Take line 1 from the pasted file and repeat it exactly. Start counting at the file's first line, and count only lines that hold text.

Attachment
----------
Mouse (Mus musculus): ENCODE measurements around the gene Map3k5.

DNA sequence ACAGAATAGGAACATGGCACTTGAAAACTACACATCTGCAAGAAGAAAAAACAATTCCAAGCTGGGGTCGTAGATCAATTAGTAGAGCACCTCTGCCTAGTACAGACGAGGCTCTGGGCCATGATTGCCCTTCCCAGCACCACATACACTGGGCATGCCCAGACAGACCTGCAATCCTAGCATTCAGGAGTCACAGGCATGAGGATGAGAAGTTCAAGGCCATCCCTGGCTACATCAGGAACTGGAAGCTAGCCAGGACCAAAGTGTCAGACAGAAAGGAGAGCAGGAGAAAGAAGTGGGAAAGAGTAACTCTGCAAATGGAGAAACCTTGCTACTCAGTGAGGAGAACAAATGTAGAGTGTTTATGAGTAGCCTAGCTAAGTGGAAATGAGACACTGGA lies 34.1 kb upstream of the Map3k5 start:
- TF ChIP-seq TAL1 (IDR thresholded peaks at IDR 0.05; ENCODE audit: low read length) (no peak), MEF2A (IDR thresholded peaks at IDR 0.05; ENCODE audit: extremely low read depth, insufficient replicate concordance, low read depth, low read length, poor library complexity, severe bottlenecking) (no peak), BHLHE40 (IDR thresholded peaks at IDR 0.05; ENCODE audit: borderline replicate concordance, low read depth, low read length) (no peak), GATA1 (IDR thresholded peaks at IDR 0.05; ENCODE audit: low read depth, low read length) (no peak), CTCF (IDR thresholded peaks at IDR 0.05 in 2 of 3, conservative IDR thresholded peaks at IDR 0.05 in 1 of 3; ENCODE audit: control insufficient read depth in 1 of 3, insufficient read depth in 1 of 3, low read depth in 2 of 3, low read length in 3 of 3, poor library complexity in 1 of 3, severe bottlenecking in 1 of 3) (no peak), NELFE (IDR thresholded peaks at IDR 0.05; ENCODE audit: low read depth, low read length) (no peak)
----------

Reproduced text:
Mouse (Mus musculus): ENCODE measurements around the gene Map3k5.